Food Assistance: What We Do

USAID leads international food assistance efforts within the U.S. Government. Through Food for Peace, USAID provides emergency food assistance to those affected by conflict and natural disasters, and provides development food assistance to address the underlying causes of  hunger and improve food security in the longterm. USAID provides food assistance through several types of activities:  

Emergency Activities

During a food emergency, USAID provides food assistance in the form of food, cash transfers or vouchers to save lives and reduce suffering. Through Food for Peace, USAID responds to emergencies when there is an identified need for food assistance and local authorities do not have the capacity to respond. USAID delivers emergency food assistance through two mechanisms:    

  • Title II: Title II of the Food for Peace Act primarily provides U.S. food to those suffering from hunger or starvation. The Agricultural Act of 2014 (also known as the “Farm Bill”) expanded Title II to include market-based food assistance approaches of buying locally or regionally purchased food, cash transfers for food or food vouchers.
  • Emergency Food Security Program (EFSP): EFSP provides grants to address food security emergencies and allows food to be purchased within an affected country or from nearby (local or regional), the use of cash transfers for food, or food vouchers.

Development Activities

Through Title II, USAID provides development food assistance to reduce food insecurity among vulnerable populations and help build resilience in communities facing chronic poverty and recurrent crises such as drought. Food for Peace development activities tackle food insecurity holistically and look beyond food to address the underlying causes of hunger and malnutrition. The primary purposes of development food security activities are:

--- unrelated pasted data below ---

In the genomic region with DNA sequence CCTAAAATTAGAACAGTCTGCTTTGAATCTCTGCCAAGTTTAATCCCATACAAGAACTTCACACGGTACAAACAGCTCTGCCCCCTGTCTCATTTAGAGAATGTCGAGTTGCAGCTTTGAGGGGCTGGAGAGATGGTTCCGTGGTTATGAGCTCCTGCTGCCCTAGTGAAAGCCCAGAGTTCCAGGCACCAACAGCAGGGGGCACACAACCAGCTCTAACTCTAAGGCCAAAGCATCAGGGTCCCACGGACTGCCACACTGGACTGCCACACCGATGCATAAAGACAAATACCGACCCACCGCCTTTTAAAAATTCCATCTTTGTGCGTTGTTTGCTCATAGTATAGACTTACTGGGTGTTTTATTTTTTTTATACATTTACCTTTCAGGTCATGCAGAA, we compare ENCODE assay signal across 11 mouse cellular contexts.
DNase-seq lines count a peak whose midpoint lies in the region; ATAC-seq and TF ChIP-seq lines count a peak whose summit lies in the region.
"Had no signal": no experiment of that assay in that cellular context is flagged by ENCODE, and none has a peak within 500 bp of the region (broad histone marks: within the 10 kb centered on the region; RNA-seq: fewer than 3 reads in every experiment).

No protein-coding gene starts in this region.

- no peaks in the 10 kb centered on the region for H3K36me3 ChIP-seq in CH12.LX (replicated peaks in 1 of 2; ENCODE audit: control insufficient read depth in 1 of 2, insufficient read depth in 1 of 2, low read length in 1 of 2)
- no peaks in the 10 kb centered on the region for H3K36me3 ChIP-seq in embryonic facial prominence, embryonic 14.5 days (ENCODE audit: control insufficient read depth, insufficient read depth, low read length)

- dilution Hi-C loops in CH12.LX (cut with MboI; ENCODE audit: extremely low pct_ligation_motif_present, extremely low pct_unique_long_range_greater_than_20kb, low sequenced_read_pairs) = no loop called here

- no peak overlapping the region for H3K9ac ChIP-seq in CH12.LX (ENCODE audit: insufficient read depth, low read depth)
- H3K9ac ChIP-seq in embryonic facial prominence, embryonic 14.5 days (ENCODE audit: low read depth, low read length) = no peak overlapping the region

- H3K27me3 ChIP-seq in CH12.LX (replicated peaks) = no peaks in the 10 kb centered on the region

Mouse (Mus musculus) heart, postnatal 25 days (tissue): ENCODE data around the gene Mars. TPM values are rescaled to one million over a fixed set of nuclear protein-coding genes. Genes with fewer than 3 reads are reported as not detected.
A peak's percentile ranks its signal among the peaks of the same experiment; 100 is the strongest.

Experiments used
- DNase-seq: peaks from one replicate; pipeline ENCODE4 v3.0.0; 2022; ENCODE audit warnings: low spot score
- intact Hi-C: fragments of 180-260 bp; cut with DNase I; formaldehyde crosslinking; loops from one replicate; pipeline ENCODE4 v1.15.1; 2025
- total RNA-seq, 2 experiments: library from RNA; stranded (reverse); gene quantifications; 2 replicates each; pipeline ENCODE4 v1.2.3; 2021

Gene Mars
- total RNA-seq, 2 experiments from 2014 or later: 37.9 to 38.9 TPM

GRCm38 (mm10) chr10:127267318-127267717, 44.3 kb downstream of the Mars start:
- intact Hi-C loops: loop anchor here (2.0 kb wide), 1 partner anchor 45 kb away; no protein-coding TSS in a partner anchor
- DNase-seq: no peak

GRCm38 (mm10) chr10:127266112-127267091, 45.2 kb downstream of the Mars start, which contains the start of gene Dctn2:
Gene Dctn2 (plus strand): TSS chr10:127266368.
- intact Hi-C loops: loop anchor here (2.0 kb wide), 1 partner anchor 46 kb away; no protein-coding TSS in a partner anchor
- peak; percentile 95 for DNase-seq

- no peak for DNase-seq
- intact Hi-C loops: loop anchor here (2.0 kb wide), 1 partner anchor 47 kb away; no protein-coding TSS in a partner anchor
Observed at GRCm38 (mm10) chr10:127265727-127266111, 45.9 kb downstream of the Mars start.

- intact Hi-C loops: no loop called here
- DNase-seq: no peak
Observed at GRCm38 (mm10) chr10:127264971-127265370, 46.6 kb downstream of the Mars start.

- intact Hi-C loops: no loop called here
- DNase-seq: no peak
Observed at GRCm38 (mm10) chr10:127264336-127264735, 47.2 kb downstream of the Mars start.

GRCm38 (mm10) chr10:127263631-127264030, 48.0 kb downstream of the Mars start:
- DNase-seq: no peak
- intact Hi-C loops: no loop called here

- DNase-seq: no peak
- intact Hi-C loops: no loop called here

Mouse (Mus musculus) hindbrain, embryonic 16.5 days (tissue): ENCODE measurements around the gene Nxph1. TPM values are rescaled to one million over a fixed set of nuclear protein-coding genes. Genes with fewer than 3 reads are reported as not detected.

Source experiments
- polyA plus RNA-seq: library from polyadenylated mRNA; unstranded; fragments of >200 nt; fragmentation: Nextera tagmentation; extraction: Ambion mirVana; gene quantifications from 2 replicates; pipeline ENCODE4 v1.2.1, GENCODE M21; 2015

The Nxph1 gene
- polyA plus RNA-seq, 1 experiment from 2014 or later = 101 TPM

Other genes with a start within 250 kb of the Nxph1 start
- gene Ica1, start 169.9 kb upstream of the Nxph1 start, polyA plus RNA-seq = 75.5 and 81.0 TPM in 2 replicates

• Reduce chronic malnutrition among children under two years of age and pregnant and lactating mothers.
  • Increase and diversify household income through agriculture and other livelihood initiatives.
  • Strengthen and diversify agricultural production and productivity to build resilience and reduce the need for food assistance.

Nutritional Support Activities

USAID provides small grants to U.S. non-profit and public international organizations to diversify the types of U.S. foods available for Title II programming.

  • International Food Relief Partnership (IFRP):  A sub-program of Title II food assistance, IFRP provides small grants to predominantly faith-based groups to produce and distribute ready-to-use supplementary food and dried soup mix in primarily institutional settings such as health clinics, schools and community centers.

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Last updated: February 15, 2019

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